Hidden gem holds Yukon’s history 

First family still at work for city 


By Julia Szabo
Contributing Writer

Some with ties to Yukon see the town and envision its future, while others focus on exploring Yukon’s illustrious past. In the first camp is Texas-based developer David Jones, who grew up here and has bold plans to revamp Main Street. In the second is the Yukon Historical Society, which has resumed conducting tours after pausing its activities due to COVID-19.

But the Historical Society isn’t the only resource dedicated to preserving Yukon’s past: that’s also a mission of the Kirkpatrick Family Archive. Since 2002, the archive—based in Oklahoma City and established by philanthropist Christian Kirkpatrick Keesee—has enthusiastically celebrated Yukon, the town founded by Keesee’s ancestors in 1891. Mollie Spencer, pioneer of Yukon and namesake of the Mollie Spencer Farm, is Keesee’s great-great grandmother.

She’s also the subject of a book, “The Matriarch: The Story of Mollie Spencer,” first in a series of biographies produced by the archive, which draws on its holdings to commission and privately publish them. Thus far, the other two titles are “Scion: The Story of Lewis Spencer Kirkpatrick and His Ancestors’ Journey to America”; and “The Blakes: Commerce and Banking on the Western Frontier.”

While appreciating the simpler times of Yukon’s earliest beginnings—long before the advent of automobiles or telephones—the archive deploys today’s most sophisticated technology. Using the same archival equipment as the Smithsonian Institution, the archive securely houses noteworthy artifacts, images, and documents, including official papers bearing the Presidential seals and signatures of Herbert Hoover, Franklin Delano Roosevelt, and Harry S. Truman, all kept in a strictly climate-controlled facility.

Rounding out the archive collection are items ranging from the gleaming Naval sword and snazzy three-piece tartan suit that belonged to Keesee’s grandfather, Rear Admiral John E. Kirkpatrick; to sepia-tone photographs and home-movie reels that bring long-deceased ancestors to life. Recently, Keesee, a cinephile and onetime film student, was inspired to resurrect some of those reels and splice them together with informative intertitles. The result is a short movie titled “Where In The World Are The Kirkpatricks?” that wouldn’t look out of place on Turner Classic Movies’ Silent Sunday Nights.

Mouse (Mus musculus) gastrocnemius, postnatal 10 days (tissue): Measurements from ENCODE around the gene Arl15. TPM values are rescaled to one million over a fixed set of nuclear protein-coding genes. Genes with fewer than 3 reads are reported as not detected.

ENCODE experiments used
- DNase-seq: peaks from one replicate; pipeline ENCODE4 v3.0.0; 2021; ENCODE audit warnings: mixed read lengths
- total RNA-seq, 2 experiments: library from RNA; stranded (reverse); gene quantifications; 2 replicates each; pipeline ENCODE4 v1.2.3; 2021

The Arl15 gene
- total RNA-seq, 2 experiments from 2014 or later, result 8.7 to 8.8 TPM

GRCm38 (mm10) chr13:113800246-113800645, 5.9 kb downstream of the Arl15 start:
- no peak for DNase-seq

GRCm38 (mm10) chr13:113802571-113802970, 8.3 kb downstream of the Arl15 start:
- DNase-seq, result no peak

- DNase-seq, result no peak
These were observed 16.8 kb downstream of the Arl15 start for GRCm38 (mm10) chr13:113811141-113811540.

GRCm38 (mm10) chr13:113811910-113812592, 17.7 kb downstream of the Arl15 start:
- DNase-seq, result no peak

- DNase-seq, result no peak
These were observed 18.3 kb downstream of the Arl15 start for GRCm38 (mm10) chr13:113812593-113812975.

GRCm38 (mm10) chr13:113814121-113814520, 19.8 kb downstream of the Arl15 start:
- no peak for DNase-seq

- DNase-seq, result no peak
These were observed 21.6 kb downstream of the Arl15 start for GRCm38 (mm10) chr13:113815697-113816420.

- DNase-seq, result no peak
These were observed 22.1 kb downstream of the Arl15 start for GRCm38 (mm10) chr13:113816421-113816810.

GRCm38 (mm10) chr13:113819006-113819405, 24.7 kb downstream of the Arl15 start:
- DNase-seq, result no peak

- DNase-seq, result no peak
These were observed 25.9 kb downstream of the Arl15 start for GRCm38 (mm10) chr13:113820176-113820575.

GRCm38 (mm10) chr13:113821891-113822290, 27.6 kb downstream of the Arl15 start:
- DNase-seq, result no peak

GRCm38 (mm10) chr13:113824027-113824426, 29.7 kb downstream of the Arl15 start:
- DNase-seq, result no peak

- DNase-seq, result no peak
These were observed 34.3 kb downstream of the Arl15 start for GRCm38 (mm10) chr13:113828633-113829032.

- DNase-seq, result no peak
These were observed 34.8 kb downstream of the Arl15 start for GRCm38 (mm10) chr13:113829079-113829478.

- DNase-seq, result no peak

Keesee’s interest in history is understandable: so many of his forebears have made history, each in their own unique way. Consider the achievement of Keesee’s great uncle, Lt. Col. Lewis Spencer Kirkpatrick, Commander of Fort Drum in The Philippines during World War II: his unit valiantly defended the fort in an inspiring display of heroism that President Roosevelt commended with heartfelt praise, and military scholars would later liken to The Alamo. Another of Keesee’s great-uncles, Col. Elmer E. Kirkpatrick Jr., was an Army Corps of Engineers officer tapped to work on The Manhattan Project.

Respect for his family’s legacy of military service is what led Keesee to establish the archive for educational purposes. “History is educational, but it’s also entertaining,” Keesee says, “and the combination of the two, edu-tainment, is a core value of KFA.”

The day-to-day management of the Archive is the job of David Hull, who juggles tracing the complex genealogy of the Kirkpatrick family with organizing decades of correspondence and miscellaneous memorabilia. Collaborating with several other Oklahoma institutions, Hull recently oversaw the transfer of John E. Kirkpatrick’s military rifle collection to the OHS. “Mr. Keesee,” Hull says, “has been incredibly generous in allowing a history geek like myself to explore his family’s story, which basically covers all of Oklahoma’s history and includes significant contributions to major world events.”

Of all Keesee’s philanthropic endeavors, what makes the Kirkpatrick Family Archive special to him? “It’s not just personal, it is universal,” Keesee explains. “At the Archive, time and again we come across a theme of people putting aside their differences for a bigger goal. My grandfather John was the youngest son of parents from very different backgrounds: his mother’s family were proud Confederate supporters, while on his father’s side, they were such ardent Union loyalists that they named their son Elmer Ellsworth,” after the young friend of President Lincoln who became the first casualty of the Civil War.

“With political tensions so charged in our country right now,” Keesee concludes, “it is fascinating to see how past generations could agree to disagree, share common goals, build large and devoted families, and focus on unity rather than division. It’s a teaching lesson we all can learn from.